Master of Science in Economics

Faculty / School

Faculty of Business Administration (FBA)


Department of Economics

Date of Submission



Dr. Muhammad Nishat, Faculty of Business Administration, Institute of Business Administration, Karachi

Project Type

MSECO Research Project

Access Type

Restricted Access


It is a commonly raised question by many researchers; can a profit-centric and social welfare approach in the microfinance industry go together or there is a trade-off between the two? This research project report aims to answer this question specifically for the microfinance sector in Pakistan. Taking a panel data of 24 microfinance providers for a period of 9 years (2003-12), this study tries to establish whether there is a tradeoff between financially sustainable operation and serving the poor, low income group of potential customers of microfinance services. The microfinance sector comprises of specialized microfinance banks (MFBs), non-government organizations (NGOs), rural support programs (RSP) and other non-bank financial institutions (NBFI). It is in a state of expansion and growth with a continuously increasing gross loan portfolio (GLP), new products & services and foreign investment. The analysis is based on the sector as a whole as well as on the basis of legal status of MFP i.e. Banks, NGOs and NBFI. Rural support programs are included in the NGO category. The empirical analysis consisted of OLS regression and panel data analysis. Financial sustainability was proxied by operational self-sufficiency (OSS) whereas outreach is a multi-dimensional variable that is proxied by average loan size per borrower, number of female borrowers, number of active borrowers (NAB), scope of outreach and yield on gross loan portfolio (GLP). Control variables include age of the MFPs, cost per borrower (CPB), profit status and expense to assets ratio. The empirical analysis reveals that there does exist a tradeoff between depth of outreach i.e. average loan size per borrower and OSS. Larger loans provide MFPs with financial stability and sustainability but this comes at a cost of mission drift i.e. a deviation from their core mission of serving the poorest of the society as the low income group requires smaller size loans. But the other aspect of depth of outreach i.e. number of female borrowers has a complementary relationship with OSS for NGOs. Interest rates aloes affect OSS positively while in case of NAB no conclusive relationship could be drawn. MFBs lend out large loans and generally cater to the upper segments of the microfinance market whereas NGOs cater to the lower segments and give out small loans, primarily to female borrowers. However the fact that their portfolio consists of mostly females, OSS of NGOs does not suffer as a result. Greater scope of outreach in terms of offering products and services other than micro loans also positively affects financial sustainability. This is explained by key developments in the industry like burgeoning micro-insurance and savings portfolios and introduction of branchless banking and credit information bureau (CIB) initiatives. To sum up, the dataset might be too small to give completely unbiased results but it provides a direction for future research and analysis especially in examining the role of female borrowers and product diversification in impacting the financial sustainability of MFPs.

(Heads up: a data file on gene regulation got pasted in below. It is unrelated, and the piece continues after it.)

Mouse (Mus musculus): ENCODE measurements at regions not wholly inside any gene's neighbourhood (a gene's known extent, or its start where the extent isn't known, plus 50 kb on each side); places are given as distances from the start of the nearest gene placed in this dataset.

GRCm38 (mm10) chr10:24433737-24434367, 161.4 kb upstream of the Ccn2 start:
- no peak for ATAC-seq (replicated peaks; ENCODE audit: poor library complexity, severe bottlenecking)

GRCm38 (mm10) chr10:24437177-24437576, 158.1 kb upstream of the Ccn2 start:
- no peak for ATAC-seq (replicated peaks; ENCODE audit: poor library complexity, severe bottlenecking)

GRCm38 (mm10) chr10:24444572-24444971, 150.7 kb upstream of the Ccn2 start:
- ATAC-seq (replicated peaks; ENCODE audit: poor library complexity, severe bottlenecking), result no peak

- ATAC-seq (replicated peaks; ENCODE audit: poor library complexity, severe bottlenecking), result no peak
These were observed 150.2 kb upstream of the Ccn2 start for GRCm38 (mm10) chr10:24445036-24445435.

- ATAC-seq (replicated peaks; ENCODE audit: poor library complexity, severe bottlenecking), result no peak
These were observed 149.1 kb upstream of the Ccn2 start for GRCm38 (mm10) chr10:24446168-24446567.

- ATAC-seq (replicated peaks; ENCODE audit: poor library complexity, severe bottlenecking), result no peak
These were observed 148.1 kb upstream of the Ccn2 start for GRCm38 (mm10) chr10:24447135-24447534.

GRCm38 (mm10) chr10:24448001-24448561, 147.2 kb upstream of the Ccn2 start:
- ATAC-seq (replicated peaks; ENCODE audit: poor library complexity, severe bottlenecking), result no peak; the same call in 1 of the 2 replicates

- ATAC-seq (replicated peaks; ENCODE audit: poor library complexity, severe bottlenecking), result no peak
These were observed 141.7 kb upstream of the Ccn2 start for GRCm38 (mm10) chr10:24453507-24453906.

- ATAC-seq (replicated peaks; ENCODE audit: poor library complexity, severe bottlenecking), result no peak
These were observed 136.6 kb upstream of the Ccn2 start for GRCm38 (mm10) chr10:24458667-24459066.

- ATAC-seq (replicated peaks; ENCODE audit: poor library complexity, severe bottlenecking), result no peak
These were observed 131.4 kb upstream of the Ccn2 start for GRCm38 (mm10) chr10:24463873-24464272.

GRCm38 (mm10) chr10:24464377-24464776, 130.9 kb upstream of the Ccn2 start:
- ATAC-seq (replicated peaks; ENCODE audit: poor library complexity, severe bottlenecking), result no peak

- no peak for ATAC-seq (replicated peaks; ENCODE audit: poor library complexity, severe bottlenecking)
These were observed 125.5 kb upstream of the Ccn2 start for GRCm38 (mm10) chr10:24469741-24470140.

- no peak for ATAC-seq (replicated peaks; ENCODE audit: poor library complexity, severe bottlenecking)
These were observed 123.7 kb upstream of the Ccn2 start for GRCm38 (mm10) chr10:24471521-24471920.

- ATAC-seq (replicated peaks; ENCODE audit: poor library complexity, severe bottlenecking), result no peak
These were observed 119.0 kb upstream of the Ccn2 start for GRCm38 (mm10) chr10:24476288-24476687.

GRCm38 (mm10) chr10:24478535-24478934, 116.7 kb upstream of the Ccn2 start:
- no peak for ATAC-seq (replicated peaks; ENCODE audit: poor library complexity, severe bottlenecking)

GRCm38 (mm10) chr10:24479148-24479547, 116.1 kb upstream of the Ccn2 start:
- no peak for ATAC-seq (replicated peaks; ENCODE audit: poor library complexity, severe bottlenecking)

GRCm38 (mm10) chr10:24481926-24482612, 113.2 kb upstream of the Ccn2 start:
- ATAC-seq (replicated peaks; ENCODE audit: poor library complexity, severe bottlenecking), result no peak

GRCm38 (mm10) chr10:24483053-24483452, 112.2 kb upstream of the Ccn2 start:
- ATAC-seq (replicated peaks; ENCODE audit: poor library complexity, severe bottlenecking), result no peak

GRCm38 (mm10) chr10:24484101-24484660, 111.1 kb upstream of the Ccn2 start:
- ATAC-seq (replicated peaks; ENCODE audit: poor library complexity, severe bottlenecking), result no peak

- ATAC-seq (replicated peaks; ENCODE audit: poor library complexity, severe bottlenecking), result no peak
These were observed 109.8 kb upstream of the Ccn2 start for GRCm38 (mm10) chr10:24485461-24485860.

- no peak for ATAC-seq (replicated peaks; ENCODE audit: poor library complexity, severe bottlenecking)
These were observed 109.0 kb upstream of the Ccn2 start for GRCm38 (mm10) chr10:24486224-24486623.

ix, 48

The full text of this document is only accessible to authorized users.